Ear on the ground: Perspectives on Wikileaks

Posted on 21 December 2010

New Nation updates you on a hotly-debated issue.

Saturday Night Live, a popular American sketch comedy and variety show, pokes fun at Assange.

TIME MAGAZINE and the Bank of America are just the latest groups to snub Julian Assange, founder of Wikileaks.

Although Assange was the reader’s choice to be TIME’s magazine’s Person of the Year, its editors picked Facebook founder Mark Zuckerberg instead, even though he was ranked a distant 10th.

Bank of America, facing threats that Wikileaks will release confidential files pertaining the bank next year, have decided to stop all payments funneled to the organisation, according to this Financial Times report.

While Assange is undeterred about releasing more documents, claiming to possess a “thermal-nuclear device” that will be released if he feels threatened, he got a taste of his own medicine when court papers detailing how he molested two Swedish girls were leaked.

In Singapore, bloggers, politicians, and writers have been furiously debating about Wikileaks, especially when it came to the effects of its disclosures on international diplomacy:

“I find Wikileaks very interesting because I used to be the foreign service officer writing those notes. I would hate to have some of the notes I wrote released to the public – not because they are bad notes, but because it’s important for diplomats to have confidential discussions with each other… If we come to a stage ewhere we cannot speak frankly, that is when we lose a bit of our edge over other countries; we lose the ability to punch above our weight. But now that it is out, I encourage you to read it because it’s good education on Singapore’s foreign policy.” — Gerald Giam, Executive Council member of the Worker’s Party, at Face to Face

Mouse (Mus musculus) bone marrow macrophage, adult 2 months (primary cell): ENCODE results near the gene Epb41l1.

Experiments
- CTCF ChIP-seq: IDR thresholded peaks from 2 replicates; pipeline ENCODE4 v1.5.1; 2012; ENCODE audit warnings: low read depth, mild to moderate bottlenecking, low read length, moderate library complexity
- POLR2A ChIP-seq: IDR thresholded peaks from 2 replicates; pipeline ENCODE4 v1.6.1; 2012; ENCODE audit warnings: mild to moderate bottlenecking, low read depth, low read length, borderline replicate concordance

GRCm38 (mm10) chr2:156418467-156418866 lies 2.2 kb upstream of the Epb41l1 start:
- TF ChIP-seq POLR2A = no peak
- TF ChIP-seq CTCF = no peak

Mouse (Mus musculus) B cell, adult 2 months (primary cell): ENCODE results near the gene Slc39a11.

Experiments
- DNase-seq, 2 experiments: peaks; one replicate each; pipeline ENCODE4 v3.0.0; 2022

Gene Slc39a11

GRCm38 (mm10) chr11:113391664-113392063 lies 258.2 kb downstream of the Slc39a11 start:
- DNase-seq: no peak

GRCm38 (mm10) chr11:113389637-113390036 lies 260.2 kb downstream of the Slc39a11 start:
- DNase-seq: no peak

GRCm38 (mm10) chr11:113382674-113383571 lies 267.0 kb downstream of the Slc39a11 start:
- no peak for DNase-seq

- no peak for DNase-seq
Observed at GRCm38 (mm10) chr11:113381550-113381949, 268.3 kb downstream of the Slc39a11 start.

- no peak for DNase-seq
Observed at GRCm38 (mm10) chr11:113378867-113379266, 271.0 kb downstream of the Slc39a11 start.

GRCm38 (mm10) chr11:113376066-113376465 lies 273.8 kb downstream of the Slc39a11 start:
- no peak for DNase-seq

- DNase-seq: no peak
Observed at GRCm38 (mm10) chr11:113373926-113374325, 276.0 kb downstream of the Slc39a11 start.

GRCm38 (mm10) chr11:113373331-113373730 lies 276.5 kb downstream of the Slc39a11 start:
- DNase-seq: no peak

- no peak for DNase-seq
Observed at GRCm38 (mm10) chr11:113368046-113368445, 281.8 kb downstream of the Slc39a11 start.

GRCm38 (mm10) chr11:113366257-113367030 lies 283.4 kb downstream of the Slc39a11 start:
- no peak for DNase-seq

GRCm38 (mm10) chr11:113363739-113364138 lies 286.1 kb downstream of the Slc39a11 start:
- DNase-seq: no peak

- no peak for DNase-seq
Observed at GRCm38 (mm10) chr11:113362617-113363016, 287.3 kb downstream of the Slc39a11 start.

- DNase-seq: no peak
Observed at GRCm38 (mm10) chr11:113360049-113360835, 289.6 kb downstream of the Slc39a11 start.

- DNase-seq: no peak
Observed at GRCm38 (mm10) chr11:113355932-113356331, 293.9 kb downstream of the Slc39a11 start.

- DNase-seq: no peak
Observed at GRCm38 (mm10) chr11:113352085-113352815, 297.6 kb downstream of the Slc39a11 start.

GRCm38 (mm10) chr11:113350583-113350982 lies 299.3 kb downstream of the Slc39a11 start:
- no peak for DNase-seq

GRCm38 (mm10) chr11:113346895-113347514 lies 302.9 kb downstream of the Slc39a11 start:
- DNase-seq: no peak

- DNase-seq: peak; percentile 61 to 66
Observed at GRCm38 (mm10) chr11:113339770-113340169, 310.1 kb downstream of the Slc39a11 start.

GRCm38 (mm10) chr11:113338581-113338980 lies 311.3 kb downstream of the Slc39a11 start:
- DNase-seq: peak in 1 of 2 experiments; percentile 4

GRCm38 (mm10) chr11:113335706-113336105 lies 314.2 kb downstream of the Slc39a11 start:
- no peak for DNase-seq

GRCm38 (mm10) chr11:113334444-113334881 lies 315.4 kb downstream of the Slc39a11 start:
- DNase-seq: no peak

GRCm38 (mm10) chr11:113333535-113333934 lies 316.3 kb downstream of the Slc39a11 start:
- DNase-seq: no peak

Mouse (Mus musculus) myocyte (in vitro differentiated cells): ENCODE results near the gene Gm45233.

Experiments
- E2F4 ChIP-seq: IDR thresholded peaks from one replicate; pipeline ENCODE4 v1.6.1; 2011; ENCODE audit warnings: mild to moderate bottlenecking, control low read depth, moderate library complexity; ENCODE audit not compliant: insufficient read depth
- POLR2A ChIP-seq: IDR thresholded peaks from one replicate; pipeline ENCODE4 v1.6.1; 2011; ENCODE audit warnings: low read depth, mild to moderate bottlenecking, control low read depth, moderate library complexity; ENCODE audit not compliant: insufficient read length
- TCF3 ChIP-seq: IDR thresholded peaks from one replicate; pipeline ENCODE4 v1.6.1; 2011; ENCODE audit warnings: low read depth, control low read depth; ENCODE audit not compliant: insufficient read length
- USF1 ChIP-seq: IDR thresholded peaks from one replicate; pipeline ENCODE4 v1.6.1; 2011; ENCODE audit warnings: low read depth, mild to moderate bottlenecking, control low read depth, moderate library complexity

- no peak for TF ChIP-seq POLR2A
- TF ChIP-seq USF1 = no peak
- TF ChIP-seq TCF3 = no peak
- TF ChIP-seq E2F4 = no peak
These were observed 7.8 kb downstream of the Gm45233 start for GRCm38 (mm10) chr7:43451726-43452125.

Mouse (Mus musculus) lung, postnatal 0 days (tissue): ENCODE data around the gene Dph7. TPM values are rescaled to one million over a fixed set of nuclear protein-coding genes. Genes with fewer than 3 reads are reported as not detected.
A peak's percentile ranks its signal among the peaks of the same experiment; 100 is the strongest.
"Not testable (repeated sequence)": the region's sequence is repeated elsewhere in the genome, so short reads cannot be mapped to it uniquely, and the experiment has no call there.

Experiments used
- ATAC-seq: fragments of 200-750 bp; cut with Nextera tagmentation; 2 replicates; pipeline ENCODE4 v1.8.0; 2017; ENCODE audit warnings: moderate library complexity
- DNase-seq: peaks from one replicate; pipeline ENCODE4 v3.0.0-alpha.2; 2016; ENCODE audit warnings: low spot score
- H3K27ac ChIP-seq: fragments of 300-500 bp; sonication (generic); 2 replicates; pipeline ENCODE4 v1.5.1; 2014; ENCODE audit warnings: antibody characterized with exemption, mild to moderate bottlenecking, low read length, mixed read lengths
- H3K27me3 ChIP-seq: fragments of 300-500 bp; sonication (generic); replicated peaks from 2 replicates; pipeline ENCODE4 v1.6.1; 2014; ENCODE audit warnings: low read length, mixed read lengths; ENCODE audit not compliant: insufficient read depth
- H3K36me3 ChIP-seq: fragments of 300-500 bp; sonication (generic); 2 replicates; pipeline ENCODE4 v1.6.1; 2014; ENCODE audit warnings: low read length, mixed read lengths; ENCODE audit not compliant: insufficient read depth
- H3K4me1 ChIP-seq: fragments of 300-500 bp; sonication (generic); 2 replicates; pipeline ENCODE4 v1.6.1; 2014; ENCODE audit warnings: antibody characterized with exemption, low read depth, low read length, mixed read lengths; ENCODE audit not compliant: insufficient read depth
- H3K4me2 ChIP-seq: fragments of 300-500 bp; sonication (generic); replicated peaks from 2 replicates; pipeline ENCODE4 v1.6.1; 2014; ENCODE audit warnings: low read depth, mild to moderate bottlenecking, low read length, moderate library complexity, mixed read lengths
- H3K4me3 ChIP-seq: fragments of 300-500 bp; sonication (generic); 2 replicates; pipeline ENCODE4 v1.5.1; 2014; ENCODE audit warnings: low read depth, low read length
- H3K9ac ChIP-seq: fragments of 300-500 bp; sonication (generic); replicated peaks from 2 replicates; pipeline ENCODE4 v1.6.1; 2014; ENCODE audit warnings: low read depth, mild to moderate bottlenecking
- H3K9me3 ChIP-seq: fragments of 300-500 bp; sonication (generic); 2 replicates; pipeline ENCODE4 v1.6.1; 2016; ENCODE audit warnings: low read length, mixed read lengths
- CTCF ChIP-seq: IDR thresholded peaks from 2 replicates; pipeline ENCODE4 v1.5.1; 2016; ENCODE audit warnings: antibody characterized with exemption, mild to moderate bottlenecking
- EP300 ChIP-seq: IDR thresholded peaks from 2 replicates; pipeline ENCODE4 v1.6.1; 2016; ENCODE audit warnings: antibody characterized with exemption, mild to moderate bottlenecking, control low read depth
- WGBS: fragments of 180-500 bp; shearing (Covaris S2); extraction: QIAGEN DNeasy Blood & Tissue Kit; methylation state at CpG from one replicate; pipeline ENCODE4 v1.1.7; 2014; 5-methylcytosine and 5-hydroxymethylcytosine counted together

“From an ethics standpoint, do governments and the military have the right to hold information secret? I’m inclined to say ‘yes’ , purely for security reasons. Yet I’m completely aware that the very same mechanisms are also being used to keep other information that ought to be disclosed, secret. Which is why we all love WikiLeaks.” — Marthia Lee, in her personal blog

“Unless governments and higher-level authorities begin conducting their affairs in honest and direct ways, Wikileaks and similarly styled ‘leaks’ via mobile phones, instant camera videos, iPhone scanners and photos will continue exposing ‘truths’, and continue causing upset.” — Lee Wei Fen, on Kent Ridge Common

This post was written by:

- who has written 81 posts on New Nation.

Terence is an online media nut that is obsessed with writing and publishing on the Internet. Recently, he took up photography to expand his repertoire, and hopes to learn videography soon. He has worked in both online and print publications such as The Straits Times, Today, Mind Your Body, The Online Citizen, and Funkygrad. He is currently the assistant editor with SGEntrepreneurs, a website that covers entrepreneurship in Singapore and Asia. Terence can be found on LinkedIn and Twitter.

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